I had a c-section and delivered a baby girl. She measured at 1 pound 5 ounces. She was sent to the NYU NICU where we spent the next 4 months of our lives. It’s such a mix of emotions – the blessing and miracle to have a child, being a mother for the first time, but at the same time worried about what was going to happen from here. I wasn’t allowed to see her after she was born as I was still recovering from surgery and not able to get up or do much on my own. Jamie sent me pictures, and as I looked at them I still don’t think I fully understood what had happened.
I got discharged from the hospital a few days later – mostly because I demanded to go home. My blood pressure was still high, and my body was sweating out all the water weight I had accumulated over the last few weeks. I would wake up in puddles of sweat as the weight began to shed. Regardless, I needed to go home. I needed to get myself together, get some rest without an IV in my arm, and being woken up for a blood pressure check every hour. The doctor gave us strict instruction – Jamie was to take my pressure 3-4 times a day and if I ever hit above or below a certain number I had to come back to the hospital. The next few days I rested as Jamie went back and forth from the hospital to see our little 1.5 pound baby. After a few days I firmly said ‘I want to go see her”. During the first week we were there the doctors had what they call a family meeting. We sat in a small room with several doctors as they informed us of how small Gracie was, and what it was going to take for her to survive. They asked us how aggressive we wanted them to be with her treatment. Those words echoed in my head for months. How aggressive we wanted them to be? What did that mean? She’s my daughter be (bleeping) aggressive! It was obvious that they were preparing us for the worst possible outcome, one that I internally wasn’t able to fathom. The days passed slowly, we sat by her incubator and watched her monitors. I watched the lines that showed her heart rate, her breathing, and her oxygen level. I watched as her oxygen went so low that doctors had to manually pump some into her body to make the numbers go back up. I watched them prick the heels of her tiny feet multiple times a day so that they could check her blood levels. The first 2 weeks or so I wasn’t even allowed to hold her because she was so small and fragile and hooked up to several different machines. We would stay by her side as long as we could, but I was still recovering from a c-section and not back to my full strength yet so we would hold her little hand and let her hear our voice, and tell her we’d be back tomorrow.
Calling the hospital at night was one of the hardest parts for me. If they didn’t answer right away I’d think something was terribly wrong (mind you there were a whole room of babies that doctors and nurses were attending to yet I couldn’t understand why they weren’t picking up the phone). As they put me on hold to get Gracie’s nurse my heart began to race. What I learned is that being in the nicu is a rollercoaster. Similar to life – some days are good, and some are bad, and sometimes you have to take 2 steps backward in order to take 1 step forward. An example of this was after about a month and a half they were rumors of taking Gracie’s breathing tube out. I was jumping up and down. We watched as they extabated her and put on a c-pap (a breathing aid) on her face, which meant she was actually breathing on her own. I was so proud of her. But then the following week her numbers began to drop and they had to put the tube back in. Needless to say I was so upset – but the nicu team didn’t want her to work so hard to breathe – after all she was only 2-3 pounds at that point. The following week I called the hospital in the morning before I went there. The nurse got on the phone and told me how my daughter extabated herself the night before. She pulled her breathing tube out. Knowing Gracie today I’m not surprised, but then our thoughts were “Seriously? My little 2 pound baby pull out her tube?”. She decided she was done with it and was ready to breathe on her own. Just a glimpse into her personality and her strength.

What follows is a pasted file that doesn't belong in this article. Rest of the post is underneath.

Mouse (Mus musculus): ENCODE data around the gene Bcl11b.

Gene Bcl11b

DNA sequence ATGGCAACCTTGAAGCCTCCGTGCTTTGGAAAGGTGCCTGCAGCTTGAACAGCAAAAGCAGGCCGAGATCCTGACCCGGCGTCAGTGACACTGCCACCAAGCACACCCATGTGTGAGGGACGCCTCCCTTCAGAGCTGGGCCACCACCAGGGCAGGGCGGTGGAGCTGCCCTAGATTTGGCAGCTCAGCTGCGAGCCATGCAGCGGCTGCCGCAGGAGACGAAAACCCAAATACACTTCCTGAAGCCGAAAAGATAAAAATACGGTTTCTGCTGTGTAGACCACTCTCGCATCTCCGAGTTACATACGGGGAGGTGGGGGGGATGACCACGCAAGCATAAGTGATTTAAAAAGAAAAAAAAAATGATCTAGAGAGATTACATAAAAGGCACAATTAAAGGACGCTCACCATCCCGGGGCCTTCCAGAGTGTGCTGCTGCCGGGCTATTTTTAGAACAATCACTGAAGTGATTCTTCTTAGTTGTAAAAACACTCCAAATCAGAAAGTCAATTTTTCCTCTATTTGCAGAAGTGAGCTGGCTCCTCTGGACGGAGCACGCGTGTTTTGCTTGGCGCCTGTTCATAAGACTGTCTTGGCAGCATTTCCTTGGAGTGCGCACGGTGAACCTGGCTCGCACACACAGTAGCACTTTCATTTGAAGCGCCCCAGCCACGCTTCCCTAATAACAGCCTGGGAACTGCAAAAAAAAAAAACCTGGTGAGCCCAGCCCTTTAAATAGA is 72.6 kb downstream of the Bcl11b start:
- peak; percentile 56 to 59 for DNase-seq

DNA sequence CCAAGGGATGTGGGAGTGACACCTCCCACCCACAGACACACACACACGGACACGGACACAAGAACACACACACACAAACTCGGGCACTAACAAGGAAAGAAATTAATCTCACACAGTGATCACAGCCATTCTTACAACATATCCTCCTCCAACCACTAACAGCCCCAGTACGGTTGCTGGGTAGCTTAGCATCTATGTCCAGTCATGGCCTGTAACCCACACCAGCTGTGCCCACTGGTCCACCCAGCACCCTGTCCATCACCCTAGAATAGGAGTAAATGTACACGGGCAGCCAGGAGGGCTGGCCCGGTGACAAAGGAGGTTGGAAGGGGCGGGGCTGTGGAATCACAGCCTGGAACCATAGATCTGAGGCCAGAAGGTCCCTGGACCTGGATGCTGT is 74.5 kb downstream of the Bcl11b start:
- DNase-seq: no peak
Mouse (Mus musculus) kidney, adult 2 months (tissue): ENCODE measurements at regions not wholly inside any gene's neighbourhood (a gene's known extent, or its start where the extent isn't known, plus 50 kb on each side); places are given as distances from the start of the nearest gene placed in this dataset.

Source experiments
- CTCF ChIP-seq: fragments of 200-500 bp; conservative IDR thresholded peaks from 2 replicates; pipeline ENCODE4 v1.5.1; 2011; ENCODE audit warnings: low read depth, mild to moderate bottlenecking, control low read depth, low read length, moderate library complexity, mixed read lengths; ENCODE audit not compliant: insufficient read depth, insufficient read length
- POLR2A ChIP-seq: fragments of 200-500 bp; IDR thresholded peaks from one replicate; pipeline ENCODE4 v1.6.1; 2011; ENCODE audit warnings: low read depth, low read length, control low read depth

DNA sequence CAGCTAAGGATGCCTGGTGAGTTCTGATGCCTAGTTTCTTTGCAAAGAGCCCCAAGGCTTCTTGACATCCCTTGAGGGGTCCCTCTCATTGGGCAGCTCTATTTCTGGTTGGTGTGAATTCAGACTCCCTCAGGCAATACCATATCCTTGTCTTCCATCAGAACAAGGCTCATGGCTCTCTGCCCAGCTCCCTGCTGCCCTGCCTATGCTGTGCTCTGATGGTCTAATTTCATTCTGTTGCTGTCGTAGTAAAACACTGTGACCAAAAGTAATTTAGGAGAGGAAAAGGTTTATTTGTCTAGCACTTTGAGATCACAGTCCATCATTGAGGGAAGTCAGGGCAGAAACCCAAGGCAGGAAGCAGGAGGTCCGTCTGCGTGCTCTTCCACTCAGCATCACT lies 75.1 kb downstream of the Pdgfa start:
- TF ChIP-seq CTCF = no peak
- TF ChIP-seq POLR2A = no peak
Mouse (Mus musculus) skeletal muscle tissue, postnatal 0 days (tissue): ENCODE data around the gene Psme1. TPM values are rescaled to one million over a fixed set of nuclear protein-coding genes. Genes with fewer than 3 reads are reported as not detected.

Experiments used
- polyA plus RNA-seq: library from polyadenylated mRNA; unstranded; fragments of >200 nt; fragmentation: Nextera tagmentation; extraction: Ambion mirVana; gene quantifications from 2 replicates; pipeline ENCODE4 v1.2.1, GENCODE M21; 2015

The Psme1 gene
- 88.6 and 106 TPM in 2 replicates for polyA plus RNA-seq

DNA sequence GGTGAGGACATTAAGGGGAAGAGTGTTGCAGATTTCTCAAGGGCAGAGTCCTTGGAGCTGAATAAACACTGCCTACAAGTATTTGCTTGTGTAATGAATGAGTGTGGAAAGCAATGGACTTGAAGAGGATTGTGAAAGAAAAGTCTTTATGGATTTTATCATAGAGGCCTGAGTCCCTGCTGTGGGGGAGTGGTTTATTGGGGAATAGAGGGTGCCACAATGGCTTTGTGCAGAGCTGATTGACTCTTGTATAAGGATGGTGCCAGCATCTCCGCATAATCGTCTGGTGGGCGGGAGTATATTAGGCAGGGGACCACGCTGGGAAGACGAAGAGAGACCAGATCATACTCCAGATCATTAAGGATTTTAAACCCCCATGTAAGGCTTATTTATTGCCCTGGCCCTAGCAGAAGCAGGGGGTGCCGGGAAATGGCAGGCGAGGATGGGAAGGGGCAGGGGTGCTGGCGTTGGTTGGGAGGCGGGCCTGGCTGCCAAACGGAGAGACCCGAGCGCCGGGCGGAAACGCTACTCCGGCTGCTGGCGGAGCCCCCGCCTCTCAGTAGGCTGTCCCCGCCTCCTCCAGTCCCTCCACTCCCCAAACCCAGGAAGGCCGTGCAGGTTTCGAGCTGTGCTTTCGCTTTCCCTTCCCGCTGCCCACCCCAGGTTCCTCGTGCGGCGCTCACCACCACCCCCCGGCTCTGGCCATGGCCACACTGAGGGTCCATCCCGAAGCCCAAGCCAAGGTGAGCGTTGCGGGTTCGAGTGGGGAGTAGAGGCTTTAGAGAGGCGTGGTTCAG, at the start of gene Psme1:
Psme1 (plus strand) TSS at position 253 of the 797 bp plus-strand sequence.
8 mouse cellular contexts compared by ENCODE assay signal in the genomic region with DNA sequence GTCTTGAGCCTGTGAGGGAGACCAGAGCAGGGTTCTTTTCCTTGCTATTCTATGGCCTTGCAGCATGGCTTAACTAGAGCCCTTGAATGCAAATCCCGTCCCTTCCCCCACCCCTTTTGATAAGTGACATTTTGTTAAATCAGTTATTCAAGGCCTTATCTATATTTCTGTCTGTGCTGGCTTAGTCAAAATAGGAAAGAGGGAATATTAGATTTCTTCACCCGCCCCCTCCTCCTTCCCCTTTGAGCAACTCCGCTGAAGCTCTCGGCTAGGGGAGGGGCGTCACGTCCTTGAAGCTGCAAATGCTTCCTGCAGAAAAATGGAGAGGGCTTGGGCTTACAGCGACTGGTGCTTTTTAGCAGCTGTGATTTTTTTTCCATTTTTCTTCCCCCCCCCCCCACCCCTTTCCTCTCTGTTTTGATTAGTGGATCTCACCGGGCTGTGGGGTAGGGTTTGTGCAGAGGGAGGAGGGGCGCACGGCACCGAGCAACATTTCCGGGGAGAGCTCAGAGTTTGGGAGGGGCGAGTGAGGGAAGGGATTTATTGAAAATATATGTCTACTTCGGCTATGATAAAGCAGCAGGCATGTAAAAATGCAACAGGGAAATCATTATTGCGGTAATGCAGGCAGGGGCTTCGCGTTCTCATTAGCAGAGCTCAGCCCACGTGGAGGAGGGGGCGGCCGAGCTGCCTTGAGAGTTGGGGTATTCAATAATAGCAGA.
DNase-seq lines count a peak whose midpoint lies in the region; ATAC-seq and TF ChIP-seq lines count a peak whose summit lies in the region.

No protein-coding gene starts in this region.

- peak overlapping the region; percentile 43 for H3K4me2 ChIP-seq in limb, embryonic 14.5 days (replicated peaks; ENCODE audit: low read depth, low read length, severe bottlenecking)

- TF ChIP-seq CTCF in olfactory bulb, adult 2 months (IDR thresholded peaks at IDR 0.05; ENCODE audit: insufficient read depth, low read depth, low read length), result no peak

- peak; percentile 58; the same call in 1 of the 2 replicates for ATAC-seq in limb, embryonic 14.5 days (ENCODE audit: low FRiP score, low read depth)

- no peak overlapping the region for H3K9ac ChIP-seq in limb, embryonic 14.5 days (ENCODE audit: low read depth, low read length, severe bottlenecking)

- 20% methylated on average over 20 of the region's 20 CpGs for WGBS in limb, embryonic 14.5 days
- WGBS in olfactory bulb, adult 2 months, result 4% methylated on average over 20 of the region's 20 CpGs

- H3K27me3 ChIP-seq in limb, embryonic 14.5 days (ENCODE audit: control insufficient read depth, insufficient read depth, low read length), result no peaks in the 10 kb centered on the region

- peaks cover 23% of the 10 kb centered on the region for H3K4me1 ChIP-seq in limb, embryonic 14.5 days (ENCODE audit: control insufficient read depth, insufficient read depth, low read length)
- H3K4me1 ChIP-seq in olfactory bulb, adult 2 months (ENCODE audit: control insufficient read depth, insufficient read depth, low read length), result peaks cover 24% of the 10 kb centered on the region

To be honest while we were going through this time I was partially numb. I had to be or I wouldn’t have been able to live it. The point of this article isn’t to necessarily explain each and every painful moment, or describe every day of our 4 month stay at the nicu. The point is to illustrate the truest example of the strength and compassion of Hashem, and what I believe to be human nature at its finest. The lengths that we as a community went to keep my baby alive were above and beyond. I knew for myself as her mother, I would do anything I had to to persuade Hashem to let us bring her home healthy and happy. I began to pray every day. I cried, I begged. I stood in my apartment day after day and cried and pleaded with Hashem during Amdahl. I told him that I needed him, I needed him to stay with us, and I needed him to stay with her. I needed him to give me the strength to push through and get through this. Obviously Jamie’s prayers were of the same context. They say that Hashem only gives you trials and tribulations because He wants you to be close to him, to strengthen your relationship with Him. I’m almost embarrassed to say that we needed such a wake up call but we did. They say the more you look for Hashem the more He looks for you – so I began to look for him everywhere. Rabbi Haber’s quote stayed in my mind all the time – “the goal is prayer, the situation is the means – every time you pray, you grow”.
I’m not sure our prayers weren’t enough, but what I am sure of is that the prayers and mitzvoth that countless people were doing around us “made” Hashem listen. We had berachot parties, we had hafrasha challah classes, and Ricky Cohen gave a class on emuna in Gracie’s zechut. Everyone came, everyone participated, everyone prayed. Rabbi Azancot put me in touch with Rabbi Lifshitz in Israel and I asked him to please pray for my daughter as hard as he could. While speaking to him he told me she was going to be ok – I was scared to believe him. I got a text from someone that Rabbi Attiye was in from Israel and seeing people for berachot, advice etc. He gave us his cell phone number and told me to call him weekly to let him know how she was doing. I went to visit Rabbi Leiberman A”H who at the time was in the same hospital – he gave her a beracha from his hospital bed. I began wearing skirts, we turned the TV off on Shabbat, and we began saying berachot before we ate or drank anything. We went to shul on Shabbat. We said Keryat Shema every night.